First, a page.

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New report analyzes curriculum used in L.A. county’s juvenile justice system

The education curriculum used over the last 12 years across the juvenile justice system in Los Angeles County was analyzed in a new report from the UCLA Center for the Transformation of Schools. Developing data monitoring systems, building cohesive cross-agency relationships, establishing data sharing agreements, and providing ongoing professional development for teachers are some of the recommendations made by the study’s authors, Angela James and Joseph Bishop.

The curriculum is referred to as the Road to Success Academies model, or RTSA, and was piloted in 2010 at Camp Scott, the county’s all-girls juvenile camp. Deemed successful there, the model was expanded in 2013 to all juvenile halls and camps across the county.

The RTSA model is considered an evidence-based educational curriculum that incorporates social-emotional learning, positive behavior supports and culturally relevant teaching methods.

The study found that students tended to enjoy the topics discussed in their classes, which typically include using an overarching theme, such as “empowerment” or “identity,” as an anchor for introducing students to the materials they needed to complete courses for school credit.

“This has been one of the best schools I’ve attended,” said one of the students interviewed for the study. “The topics are interesting.”

Consistent implementation of the curriculum, however, remains an ongoing challenge, according to the study.

During interviews with staff, a few hurdles came to light, with some teachers seemingly “downplaying” the need for implementing social-emotional learning, though this is a central aspect of the curriculum.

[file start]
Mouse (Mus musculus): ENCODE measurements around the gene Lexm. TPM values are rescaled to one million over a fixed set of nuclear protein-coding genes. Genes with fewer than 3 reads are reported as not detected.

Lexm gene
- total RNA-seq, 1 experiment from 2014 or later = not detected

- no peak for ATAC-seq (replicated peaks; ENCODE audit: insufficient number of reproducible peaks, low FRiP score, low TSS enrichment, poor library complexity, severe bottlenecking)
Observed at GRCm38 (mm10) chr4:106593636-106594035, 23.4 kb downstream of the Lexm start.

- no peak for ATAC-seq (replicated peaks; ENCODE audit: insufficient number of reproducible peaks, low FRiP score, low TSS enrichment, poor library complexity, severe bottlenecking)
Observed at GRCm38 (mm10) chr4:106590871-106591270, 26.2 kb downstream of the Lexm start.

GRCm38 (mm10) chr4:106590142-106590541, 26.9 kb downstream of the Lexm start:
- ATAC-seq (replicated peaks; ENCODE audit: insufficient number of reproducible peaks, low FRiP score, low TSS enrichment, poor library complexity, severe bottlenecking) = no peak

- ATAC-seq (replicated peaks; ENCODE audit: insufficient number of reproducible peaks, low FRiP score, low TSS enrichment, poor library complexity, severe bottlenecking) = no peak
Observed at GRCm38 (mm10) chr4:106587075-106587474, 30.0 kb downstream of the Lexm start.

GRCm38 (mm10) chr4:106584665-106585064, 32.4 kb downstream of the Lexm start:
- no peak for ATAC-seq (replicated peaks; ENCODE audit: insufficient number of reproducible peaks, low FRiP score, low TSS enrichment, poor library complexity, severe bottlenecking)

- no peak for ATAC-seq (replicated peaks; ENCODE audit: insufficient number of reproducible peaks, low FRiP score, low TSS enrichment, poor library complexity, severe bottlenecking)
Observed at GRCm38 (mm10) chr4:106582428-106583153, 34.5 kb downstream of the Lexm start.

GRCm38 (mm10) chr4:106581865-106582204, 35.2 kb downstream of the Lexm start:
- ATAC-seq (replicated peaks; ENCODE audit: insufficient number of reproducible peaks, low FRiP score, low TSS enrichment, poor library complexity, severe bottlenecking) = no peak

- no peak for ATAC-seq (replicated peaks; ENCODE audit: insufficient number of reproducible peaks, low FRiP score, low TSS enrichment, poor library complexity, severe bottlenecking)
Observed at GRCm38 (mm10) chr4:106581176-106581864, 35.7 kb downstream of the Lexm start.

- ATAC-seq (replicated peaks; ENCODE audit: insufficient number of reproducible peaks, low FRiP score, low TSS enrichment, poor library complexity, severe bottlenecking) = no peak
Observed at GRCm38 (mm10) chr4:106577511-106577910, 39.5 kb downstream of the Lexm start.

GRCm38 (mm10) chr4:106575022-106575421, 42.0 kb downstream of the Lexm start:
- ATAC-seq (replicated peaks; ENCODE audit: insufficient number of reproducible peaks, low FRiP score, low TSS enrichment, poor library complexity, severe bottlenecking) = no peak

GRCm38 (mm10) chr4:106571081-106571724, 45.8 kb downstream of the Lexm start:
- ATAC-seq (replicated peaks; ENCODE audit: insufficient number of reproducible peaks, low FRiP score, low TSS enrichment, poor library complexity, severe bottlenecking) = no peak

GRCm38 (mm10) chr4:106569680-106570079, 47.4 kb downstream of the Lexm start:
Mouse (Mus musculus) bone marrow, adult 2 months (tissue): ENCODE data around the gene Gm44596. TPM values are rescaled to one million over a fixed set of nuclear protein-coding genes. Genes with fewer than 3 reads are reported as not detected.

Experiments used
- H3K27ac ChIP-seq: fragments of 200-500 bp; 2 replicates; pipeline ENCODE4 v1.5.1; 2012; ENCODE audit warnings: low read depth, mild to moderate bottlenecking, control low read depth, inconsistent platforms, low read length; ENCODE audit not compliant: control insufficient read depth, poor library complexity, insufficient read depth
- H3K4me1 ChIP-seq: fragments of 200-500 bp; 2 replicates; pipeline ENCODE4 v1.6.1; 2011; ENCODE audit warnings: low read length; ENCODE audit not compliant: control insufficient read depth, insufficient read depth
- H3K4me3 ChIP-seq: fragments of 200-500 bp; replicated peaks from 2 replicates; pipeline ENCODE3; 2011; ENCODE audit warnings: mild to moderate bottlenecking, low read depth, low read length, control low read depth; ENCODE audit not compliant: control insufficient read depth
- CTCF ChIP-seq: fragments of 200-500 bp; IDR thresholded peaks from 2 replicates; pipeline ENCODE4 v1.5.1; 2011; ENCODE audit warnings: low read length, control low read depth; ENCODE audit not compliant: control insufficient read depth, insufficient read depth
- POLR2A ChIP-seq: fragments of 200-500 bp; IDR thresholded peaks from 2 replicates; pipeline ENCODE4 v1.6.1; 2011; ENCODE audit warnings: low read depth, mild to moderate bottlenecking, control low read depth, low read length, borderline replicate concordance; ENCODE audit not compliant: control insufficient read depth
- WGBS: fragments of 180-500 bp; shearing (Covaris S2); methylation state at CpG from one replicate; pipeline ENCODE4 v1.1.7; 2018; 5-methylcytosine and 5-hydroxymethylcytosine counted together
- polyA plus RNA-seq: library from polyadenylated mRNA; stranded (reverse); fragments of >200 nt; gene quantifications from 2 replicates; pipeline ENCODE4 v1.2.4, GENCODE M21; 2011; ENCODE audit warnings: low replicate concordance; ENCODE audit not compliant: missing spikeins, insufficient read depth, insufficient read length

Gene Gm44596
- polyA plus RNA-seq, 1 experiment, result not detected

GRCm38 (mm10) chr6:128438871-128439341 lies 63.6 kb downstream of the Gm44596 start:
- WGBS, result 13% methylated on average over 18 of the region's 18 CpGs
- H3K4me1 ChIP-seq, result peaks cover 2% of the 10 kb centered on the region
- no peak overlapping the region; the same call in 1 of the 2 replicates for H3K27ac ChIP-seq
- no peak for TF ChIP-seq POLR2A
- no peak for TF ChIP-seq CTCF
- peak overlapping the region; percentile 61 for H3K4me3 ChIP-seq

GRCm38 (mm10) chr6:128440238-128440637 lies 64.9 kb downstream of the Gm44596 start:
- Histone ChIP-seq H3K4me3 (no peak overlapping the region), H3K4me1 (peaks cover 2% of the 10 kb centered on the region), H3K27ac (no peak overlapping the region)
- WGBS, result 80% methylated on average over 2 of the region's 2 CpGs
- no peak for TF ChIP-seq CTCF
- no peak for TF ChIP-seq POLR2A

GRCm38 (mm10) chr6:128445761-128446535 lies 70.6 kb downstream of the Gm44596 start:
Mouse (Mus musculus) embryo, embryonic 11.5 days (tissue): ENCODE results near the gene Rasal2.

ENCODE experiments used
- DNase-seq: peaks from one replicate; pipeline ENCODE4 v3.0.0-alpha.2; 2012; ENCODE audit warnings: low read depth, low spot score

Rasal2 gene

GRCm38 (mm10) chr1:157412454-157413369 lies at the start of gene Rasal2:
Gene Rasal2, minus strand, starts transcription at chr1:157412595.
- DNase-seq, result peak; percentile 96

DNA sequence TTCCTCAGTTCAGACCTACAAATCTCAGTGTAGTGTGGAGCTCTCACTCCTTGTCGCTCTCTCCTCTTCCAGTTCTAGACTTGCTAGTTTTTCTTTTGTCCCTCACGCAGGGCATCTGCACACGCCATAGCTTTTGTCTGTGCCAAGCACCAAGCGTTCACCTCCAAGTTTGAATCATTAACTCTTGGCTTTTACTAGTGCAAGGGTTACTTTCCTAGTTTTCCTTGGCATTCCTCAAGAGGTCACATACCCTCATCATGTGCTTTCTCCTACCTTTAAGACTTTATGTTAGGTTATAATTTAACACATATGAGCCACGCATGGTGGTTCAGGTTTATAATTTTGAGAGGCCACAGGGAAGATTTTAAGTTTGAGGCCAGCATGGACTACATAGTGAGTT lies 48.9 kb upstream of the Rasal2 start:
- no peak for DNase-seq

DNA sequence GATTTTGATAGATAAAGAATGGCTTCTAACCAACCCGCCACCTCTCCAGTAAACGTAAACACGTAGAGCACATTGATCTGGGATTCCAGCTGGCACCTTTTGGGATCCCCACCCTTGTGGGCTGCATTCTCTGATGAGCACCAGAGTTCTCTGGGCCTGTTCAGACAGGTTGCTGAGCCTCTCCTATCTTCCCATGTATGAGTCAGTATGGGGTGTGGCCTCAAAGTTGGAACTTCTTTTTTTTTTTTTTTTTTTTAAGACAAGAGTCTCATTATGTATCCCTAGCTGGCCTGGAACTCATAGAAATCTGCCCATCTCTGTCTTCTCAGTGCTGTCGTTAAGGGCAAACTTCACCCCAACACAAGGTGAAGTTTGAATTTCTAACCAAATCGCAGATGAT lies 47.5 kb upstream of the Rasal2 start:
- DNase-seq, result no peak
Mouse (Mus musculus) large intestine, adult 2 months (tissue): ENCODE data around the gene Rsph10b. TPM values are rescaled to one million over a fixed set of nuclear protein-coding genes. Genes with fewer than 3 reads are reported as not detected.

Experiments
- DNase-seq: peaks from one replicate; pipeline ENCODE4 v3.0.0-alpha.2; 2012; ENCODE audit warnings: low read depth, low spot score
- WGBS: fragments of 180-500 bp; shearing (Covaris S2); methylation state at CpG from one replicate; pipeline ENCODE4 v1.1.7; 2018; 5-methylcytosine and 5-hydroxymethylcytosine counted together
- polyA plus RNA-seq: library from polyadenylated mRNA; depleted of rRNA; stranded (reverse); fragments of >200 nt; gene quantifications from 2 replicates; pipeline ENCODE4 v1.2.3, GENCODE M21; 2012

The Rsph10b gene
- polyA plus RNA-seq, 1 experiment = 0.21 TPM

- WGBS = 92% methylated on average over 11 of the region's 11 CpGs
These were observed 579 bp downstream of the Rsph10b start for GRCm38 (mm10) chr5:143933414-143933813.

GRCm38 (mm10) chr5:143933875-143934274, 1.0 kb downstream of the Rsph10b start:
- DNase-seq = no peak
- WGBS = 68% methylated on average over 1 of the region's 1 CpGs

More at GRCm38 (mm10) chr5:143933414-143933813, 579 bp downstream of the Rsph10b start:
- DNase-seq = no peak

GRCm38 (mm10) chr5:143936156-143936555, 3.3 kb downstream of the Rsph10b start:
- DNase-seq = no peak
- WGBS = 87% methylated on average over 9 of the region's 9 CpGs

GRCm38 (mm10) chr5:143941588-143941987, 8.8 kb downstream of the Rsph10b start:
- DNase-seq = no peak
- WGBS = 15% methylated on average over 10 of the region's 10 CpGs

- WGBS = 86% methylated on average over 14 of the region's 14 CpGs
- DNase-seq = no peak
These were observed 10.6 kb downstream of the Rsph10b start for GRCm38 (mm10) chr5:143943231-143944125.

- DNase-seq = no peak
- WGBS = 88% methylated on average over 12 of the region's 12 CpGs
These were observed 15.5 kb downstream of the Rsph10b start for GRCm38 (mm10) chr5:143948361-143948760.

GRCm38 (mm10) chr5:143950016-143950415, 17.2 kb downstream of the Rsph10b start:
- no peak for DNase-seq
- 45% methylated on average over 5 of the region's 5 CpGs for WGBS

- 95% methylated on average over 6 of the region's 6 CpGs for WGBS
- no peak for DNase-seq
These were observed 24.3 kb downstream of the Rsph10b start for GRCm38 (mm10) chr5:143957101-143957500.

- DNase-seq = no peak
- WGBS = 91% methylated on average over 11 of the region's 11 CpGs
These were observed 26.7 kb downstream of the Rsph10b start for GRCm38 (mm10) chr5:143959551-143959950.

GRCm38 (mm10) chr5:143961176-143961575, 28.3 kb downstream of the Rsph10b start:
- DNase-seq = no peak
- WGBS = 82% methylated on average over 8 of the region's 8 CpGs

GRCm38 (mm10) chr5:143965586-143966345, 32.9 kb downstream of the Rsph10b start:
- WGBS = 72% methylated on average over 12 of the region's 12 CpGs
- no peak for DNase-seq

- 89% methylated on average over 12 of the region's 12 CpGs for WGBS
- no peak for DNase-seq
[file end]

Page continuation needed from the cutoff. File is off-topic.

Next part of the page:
“For example, a teacher described expanding the social and emotional focus to Camp B as a ‘big mistake,’ because the students at Camp B were ‘not going to sit around and hold hands and sing kumbaya,’ thus minimizing the need of boys for social and emotional learning,” the study authors said, emphasizing that the success of the curriculum hinges on “educator training and buy-in.”

Other implementation challenges noted in the study include constant staff turnover, a lack of coordination with additional education services that students might need (such as English language learners or students with disabilities), and a lack of coordination between the various county agencies that play a role in the juvenile justice system — ultimately leading to disruptions in the RTSA curriculum.

The study’s research methods included gathering qualitative data at two juvenile halls — called Camp A and Camp B in the study — via ethnographic observations, interviews and focus groups with students, staff, and administrators — all of which added up to over 350 hours of fieldwork between April and November 2019. The study authors also analyzed de-identified student-level data that was provided by the Los Angeles County Office of Education, which oversees the juvenile justice system’s educational programming.

“The county and state must carefully consider that carceral settings are not the optimal setting for care-centered educational delivery, however, insomuch as children are in such settings, we are obligated to provide the very best evidence-based educational services, and to ensure that they are faithfully delivered as intended,” wrote James and Bishop.

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